In a recent publication in Nature Communications, researchers from King’s College London’s Centre for the Developing Brain have utilized MRI brain scans of children diagnosed with isolated fetal ventriculomegaly to investigate the presence of autism traits at primary school age and measure neurodevelopment.
The study consisted of two groups of children – one with a normal fetal brain MR assessment and another with an antenatal diagnosis of isolated ventriculomegaly. The participating children were scanned as fetuses and assessed at 2 years of age and primary school age using a range of developmental measures, including sustained attention, executive function, behavior, sensory processing, neurological functioning, IQ, co-ordination, and adaptive behaviors.
Fetal ventriculomegaly is the most prevalent antenatally-diagnosed brain abnormality and is identified when the lateral ventricles are larger than usual on antenatal ultrasound or MR imaging. The study’s results indicate a correlation between this common fetal brain anomaly and autism traits. This discovery may enhance counseling for families and aid in early identification, support, and intervention. Further research is necessary to confirm these initial findings within a larger population.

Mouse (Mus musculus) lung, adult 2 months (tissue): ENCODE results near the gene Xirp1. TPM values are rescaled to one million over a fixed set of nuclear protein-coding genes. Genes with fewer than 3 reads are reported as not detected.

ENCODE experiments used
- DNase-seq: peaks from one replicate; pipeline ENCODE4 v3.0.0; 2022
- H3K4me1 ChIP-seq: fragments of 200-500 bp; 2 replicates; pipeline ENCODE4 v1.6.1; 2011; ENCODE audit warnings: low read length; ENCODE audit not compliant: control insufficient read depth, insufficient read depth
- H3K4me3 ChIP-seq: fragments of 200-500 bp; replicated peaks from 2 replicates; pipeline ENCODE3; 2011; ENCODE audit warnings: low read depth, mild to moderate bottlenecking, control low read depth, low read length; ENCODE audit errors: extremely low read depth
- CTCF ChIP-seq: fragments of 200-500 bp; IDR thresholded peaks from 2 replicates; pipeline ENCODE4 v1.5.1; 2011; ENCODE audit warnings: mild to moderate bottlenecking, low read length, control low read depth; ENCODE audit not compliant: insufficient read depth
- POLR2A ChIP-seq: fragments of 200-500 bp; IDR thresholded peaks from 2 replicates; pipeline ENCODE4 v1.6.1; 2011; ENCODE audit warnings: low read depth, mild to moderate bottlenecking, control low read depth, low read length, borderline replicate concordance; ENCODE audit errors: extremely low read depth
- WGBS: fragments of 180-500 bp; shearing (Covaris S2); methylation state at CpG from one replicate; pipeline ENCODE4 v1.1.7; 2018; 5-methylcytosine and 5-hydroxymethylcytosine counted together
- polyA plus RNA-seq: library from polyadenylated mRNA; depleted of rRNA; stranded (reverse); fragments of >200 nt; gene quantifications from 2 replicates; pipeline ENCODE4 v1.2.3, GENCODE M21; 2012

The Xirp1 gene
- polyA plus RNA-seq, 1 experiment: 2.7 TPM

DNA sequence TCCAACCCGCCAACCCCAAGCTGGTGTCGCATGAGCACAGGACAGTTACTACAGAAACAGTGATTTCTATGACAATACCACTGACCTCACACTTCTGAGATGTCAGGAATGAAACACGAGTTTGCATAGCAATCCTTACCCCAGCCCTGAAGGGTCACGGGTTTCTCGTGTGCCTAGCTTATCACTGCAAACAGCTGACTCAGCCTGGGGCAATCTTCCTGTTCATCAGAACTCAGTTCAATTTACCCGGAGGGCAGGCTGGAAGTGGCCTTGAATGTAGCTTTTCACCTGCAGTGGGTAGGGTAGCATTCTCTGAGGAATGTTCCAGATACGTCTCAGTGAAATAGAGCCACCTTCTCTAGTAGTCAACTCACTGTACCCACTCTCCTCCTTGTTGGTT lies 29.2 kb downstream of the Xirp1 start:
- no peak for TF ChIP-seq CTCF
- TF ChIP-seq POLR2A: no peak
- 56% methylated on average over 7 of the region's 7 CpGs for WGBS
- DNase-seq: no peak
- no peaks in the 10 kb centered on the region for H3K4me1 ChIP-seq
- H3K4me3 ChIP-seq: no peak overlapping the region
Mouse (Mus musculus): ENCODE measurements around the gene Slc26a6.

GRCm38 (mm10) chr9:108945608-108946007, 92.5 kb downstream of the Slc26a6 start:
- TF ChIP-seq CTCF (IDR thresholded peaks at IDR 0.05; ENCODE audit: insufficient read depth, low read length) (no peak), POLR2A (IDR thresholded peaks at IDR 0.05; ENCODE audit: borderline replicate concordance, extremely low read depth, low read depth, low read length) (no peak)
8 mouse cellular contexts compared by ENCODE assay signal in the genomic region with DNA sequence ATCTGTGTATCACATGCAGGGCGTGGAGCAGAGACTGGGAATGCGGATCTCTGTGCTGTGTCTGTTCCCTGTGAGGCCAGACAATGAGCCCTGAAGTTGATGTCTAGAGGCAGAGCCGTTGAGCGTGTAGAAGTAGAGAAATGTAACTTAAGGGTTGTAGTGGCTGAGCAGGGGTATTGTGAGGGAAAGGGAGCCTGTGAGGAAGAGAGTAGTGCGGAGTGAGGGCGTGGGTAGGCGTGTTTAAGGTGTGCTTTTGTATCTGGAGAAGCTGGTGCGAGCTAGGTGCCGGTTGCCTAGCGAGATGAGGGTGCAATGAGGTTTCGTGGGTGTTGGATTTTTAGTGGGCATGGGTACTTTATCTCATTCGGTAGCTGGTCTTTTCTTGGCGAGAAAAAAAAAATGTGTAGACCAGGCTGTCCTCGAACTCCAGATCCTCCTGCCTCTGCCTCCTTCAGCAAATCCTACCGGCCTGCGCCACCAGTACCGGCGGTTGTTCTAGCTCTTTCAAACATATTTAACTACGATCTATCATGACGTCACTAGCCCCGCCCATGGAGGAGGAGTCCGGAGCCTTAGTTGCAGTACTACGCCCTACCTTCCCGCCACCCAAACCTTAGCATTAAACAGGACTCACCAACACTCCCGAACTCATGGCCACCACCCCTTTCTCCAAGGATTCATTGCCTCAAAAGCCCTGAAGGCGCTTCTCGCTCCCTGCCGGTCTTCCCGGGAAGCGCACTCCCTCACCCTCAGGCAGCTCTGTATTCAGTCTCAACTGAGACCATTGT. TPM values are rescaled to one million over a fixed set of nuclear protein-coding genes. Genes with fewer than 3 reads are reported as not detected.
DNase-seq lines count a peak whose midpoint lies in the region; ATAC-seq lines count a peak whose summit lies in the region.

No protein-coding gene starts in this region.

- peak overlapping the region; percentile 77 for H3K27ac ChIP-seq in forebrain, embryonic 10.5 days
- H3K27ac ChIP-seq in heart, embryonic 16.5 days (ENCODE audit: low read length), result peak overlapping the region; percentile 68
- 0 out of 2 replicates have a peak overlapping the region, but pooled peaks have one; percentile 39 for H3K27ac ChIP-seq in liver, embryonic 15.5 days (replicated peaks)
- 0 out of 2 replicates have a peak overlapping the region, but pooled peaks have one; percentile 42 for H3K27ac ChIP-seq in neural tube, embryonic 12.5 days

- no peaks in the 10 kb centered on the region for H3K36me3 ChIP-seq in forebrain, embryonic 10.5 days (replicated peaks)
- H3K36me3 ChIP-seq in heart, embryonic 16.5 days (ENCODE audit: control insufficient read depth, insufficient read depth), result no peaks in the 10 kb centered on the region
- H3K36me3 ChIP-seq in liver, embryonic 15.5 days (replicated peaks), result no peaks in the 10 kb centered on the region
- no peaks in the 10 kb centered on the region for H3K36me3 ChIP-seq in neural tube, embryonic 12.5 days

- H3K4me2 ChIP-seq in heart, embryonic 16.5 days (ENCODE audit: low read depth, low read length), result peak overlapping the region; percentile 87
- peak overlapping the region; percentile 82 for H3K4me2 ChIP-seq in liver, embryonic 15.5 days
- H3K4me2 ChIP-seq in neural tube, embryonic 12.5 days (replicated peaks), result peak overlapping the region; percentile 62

According to Dr. Vanessa Kyriakopoulou, a senior research associate in Neuroscience & Neuroimaging, while this approach may not provide a complete indication of future outcomes, improved prediction could have significant implications for long-term family support. Early identification would enable parents to receive counseling on potential future outcomes, and heightened awareness of the onset of autism traits in their child would result in earlier access to supporting programs.
Professor Mary Rutherford, who specializes in Perinatal Imaging & Health, believes that more long-term data combining high-quality brain imaging with developmental follow-up is required for children with antenatally-diagnosed isolated ventriculomegaly or other common fetal brain anomalies to enhance our knowledge of autism susceptibility.
Source: King’s College London